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  • Writer's pictureLaura Rocha

At Jason Wu, Lengthy Difficulty

Does the Jason Wu girl not need her hands?


In an online climate of ubiquitous complaints about how bad knitwear has gotten over the past few years, fabulous knit pieces were a highlight of Jason Wu Collection FW24. A gray sweater wrapping around the torso, providing figure-hugging shape; a maroon sweater dress; and shoulder-length gray knit gloves were among the pieces that brought soft fuzz to the runway. 

It is too early to tell whether the conspiracy theory-esque talk about how “Clothes used to be so much better” and “Everything is bad quality now” (I try to remain skeptical when it comes to broad generalizations like these) will be quieted down by the collection. Nonetheless, the knitwear in FW24 comes across as a beautiful attempt to soothe fashion lovers — or, to put it more corporately, fill a gap in the market.  

I was slightly unsettled by the length of the sleeves, often surpassing models’ hands by a few inches. I wonder if this was an attempt to summon coziness, like pulling your sleeves over your hands on a snowy day. The effect this choice seems to have on the looks is something more stylized, with longer silhouettes. Yet when looking too closely it becomes offputting. To me, the overly long sleeves show helplessness, an emphasis on beauty over independence, and restraint. In my opinion, bold sleeves are meant to make the wearer feel powerful and add to their presence. But no one has ever felt powerful in sleeves that are this long.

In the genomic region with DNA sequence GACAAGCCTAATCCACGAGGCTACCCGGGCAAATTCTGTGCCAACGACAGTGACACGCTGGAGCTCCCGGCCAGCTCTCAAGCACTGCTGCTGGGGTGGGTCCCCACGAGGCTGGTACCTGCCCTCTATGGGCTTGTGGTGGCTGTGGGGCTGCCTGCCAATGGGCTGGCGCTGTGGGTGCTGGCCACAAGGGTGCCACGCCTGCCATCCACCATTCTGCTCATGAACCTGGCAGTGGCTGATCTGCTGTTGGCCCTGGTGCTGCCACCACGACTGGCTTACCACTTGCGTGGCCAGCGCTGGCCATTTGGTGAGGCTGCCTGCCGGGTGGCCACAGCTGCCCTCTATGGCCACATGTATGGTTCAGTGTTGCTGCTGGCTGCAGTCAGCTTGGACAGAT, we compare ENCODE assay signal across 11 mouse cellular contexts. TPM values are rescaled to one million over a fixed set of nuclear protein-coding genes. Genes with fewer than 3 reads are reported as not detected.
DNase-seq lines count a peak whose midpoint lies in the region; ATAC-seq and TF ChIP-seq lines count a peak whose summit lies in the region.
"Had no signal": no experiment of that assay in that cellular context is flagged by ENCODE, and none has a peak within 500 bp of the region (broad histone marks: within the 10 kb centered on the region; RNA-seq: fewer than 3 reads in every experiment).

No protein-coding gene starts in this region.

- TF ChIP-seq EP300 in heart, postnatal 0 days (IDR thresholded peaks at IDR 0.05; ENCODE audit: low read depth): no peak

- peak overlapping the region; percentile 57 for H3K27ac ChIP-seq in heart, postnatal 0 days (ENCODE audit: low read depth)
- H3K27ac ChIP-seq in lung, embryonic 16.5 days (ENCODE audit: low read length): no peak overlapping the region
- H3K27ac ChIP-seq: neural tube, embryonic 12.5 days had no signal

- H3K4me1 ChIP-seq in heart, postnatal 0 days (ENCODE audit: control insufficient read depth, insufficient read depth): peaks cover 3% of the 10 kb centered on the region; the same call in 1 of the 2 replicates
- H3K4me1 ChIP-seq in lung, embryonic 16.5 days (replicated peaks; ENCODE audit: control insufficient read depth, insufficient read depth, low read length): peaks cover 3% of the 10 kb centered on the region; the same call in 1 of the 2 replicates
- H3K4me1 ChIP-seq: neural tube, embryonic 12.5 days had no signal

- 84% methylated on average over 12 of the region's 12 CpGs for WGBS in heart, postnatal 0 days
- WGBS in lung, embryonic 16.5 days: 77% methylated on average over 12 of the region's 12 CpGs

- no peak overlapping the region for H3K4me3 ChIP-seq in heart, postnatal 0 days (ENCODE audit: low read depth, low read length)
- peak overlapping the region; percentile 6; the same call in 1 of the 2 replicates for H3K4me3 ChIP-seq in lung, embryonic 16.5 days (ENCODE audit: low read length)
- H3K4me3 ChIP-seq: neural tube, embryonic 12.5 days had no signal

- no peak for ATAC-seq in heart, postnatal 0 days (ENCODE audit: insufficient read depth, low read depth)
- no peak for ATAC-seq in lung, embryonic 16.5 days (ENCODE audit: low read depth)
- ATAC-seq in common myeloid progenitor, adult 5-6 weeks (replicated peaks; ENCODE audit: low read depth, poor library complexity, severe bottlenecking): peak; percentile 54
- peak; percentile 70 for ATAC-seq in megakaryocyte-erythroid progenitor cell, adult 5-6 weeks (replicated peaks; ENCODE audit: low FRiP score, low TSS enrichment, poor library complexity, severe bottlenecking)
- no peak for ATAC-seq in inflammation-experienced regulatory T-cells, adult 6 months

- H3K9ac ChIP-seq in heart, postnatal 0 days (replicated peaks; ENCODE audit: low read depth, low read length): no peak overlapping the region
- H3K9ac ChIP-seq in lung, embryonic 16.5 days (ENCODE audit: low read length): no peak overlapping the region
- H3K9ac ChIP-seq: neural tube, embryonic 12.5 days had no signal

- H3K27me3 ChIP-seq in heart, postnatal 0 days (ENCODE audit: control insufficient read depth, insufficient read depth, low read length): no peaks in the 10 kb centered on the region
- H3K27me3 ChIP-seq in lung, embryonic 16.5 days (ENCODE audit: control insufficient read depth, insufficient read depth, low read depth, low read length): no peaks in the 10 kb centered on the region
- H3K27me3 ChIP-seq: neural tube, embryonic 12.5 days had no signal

I do recognize the emphasis on sculptural shapes present throughout the collection. The evening dresses, in particular, are statuesque and combine sharp angles and smooth curves in a way that is reminiscent of trends in contemporary art.

With some hits and some misses, this collection struck me as difficult to interpret. 🌀


Laura Rocha-Rueda is a Colombian fashion and fiction writer based in Brooklyn who holds a Creative Writing MFA from The New School. She is your local Swiftie and will gladly chat about anything glittery and soft, and about why dismissing pop culture as frivolous is misguided and sad.


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